By Thrash-head

It seems unreal that the mindblowingly brilliant "Paradogma" came out two years ago. That disc was one of those albums that if you were truly in the frame of mind for unrelenting brutality, you could easily listen tens times straight. Since that album has come out the band has undergone a few lineup changes, both of which were notable enough to cause a small amount of worry with those in the know. For starters, longtime drummer and last remaining original member Mauro Mercurio left the band for whatever reason, and vocalist Francesco Paoli left the band to focus his attention on current hot project of the moment, Fleshgod Apocalypse.

This new disc is so good, but it should come with a disclaimer about the number of times you'll need to listen to it to fully grasp it. The first listen immediately discounts any fears one might have had regarding if this disc would stack up to the monumental previous two releases, "Vile Conception" and the aforementioned "Paradogma." I mean, if you like your death metal to be a brutal sinister/semi-evil brick-in-the-face a la Behemoth, older Hate Eternal, Harm, Zyklon, Immolation's last EP and the like, then you need to hear Hour of Penance if you haven't. By the time the third listen ends, you've begun to start grasping the actual melodies of the tracks...and by melodies I in no way mean this is weak stuff; rather, I am referring the ear-catching quality of the massive death riffs and blast-beat interplay, not to mention the growled vocals over the top. As you're making your way through listen number five, you begin to notice the "subtle" things - if anything here can be called subtle. You'll find yourself waiting for the bass-drop in "The Cannibal Gods," on the sixth listen, and if you're a musician you'll begin to start picking apart guitarist Giulio Moschini's lead phrasing, which really is a very ear-pleasing mix of Erik Rutan and Nergal. You'll maybe notice how Paolo Pieri's voice is so powerful as he roars (and that is the only apt way to describe the way this variety of death growlers belt out their vocals) the title phrase to "Sedition Through Scorn," and how amazingly the drum fill at 1:12 in "Deprave to Redeem" seems to transition the skank-beat into the next blast.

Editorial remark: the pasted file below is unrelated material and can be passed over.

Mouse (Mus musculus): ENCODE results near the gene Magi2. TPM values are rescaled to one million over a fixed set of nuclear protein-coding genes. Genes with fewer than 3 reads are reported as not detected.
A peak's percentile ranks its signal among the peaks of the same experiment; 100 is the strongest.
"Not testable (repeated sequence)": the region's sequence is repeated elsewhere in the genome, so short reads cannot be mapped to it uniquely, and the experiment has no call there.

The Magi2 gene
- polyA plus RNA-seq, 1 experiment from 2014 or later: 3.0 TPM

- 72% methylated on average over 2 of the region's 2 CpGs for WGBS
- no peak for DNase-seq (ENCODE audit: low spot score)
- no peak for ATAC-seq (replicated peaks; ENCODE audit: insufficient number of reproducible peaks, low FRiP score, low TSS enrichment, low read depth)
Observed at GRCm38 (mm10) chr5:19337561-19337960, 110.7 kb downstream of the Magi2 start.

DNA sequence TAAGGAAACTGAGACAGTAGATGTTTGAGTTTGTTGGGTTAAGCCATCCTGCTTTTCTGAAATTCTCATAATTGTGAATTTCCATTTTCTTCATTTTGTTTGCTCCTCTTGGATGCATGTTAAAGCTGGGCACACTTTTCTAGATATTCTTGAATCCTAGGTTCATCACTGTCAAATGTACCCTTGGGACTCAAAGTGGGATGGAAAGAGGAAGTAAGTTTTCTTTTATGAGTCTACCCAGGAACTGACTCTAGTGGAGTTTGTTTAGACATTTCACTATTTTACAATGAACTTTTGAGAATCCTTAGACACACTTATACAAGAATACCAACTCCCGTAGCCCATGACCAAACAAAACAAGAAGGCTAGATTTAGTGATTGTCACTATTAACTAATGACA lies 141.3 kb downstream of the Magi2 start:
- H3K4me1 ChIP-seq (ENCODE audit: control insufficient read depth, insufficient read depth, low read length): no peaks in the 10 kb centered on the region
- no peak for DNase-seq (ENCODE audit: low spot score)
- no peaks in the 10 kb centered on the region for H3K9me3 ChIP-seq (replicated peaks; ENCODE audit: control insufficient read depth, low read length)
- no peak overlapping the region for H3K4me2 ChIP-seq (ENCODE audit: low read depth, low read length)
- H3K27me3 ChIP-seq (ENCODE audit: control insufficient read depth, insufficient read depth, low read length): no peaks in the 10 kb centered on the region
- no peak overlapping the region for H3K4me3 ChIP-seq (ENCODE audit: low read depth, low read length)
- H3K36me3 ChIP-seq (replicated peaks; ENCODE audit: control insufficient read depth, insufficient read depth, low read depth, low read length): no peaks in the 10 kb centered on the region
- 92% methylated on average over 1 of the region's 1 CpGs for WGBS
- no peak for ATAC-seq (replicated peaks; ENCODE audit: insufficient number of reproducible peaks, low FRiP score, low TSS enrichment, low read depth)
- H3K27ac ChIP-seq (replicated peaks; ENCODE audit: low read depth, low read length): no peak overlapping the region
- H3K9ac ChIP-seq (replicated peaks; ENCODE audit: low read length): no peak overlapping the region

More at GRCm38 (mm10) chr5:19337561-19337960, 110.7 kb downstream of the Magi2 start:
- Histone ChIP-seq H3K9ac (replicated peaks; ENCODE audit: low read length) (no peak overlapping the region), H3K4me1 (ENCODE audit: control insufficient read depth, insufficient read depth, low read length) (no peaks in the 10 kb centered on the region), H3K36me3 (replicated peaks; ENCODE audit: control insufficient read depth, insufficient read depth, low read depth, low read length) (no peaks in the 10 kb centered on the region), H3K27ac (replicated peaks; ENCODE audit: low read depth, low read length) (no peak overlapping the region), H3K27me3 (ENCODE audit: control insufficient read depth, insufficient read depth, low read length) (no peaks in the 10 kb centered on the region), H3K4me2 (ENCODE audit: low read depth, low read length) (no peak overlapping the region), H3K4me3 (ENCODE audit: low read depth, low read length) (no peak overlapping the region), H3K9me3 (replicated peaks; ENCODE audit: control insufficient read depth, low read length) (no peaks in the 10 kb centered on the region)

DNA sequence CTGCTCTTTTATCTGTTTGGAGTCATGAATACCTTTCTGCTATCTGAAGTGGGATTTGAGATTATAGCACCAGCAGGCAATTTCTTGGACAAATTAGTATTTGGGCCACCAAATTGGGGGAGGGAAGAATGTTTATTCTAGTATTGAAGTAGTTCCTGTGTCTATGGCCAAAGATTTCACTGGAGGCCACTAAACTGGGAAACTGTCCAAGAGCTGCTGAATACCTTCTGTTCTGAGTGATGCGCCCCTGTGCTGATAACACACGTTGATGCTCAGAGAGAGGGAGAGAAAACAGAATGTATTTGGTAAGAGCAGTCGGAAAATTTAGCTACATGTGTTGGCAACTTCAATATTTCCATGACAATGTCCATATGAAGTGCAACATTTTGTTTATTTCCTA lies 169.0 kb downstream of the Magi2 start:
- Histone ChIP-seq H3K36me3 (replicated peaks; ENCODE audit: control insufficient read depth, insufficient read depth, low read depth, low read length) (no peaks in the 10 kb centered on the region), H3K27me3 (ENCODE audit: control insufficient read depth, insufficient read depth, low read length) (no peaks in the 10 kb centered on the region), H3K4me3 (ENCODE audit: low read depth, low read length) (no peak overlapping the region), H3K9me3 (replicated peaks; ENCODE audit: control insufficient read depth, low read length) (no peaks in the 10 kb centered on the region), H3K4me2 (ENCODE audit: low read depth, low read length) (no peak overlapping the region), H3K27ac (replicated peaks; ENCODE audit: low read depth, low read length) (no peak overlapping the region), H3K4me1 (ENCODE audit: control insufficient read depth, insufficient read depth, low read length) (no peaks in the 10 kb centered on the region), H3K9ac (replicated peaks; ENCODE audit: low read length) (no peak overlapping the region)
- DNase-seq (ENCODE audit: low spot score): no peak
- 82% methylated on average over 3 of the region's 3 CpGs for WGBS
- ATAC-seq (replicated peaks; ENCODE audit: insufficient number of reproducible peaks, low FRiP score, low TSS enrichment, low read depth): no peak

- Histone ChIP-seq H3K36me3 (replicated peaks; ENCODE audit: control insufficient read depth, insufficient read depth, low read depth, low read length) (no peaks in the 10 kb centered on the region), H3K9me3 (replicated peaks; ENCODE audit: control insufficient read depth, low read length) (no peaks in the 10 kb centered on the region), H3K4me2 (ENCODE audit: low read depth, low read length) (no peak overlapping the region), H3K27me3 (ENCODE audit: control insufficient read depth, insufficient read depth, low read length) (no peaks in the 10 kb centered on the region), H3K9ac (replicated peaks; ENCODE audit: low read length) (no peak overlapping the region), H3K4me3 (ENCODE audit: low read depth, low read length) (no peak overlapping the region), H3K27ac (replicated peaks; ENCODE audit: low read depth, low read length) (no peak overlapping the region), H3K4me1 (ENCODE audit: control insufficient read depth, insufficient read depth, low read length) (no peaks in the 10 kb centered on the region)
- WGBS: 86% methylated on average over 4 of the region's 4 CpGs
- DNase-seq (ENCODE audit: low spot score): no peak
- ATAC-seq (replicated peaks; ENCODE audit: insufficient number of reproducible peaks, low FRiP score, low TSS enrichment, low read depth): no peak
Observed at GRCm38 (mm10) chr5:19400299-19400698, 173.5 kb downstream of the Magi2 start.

After near 20 listens to this disc, I am still finding the occasional surprise, and I'm still nowhere close to being bored. I figure another 10 listens and I'll dub this the greatest death metal record I have ever heard. Simply put, if you are a fan of brutality, you need to check this out.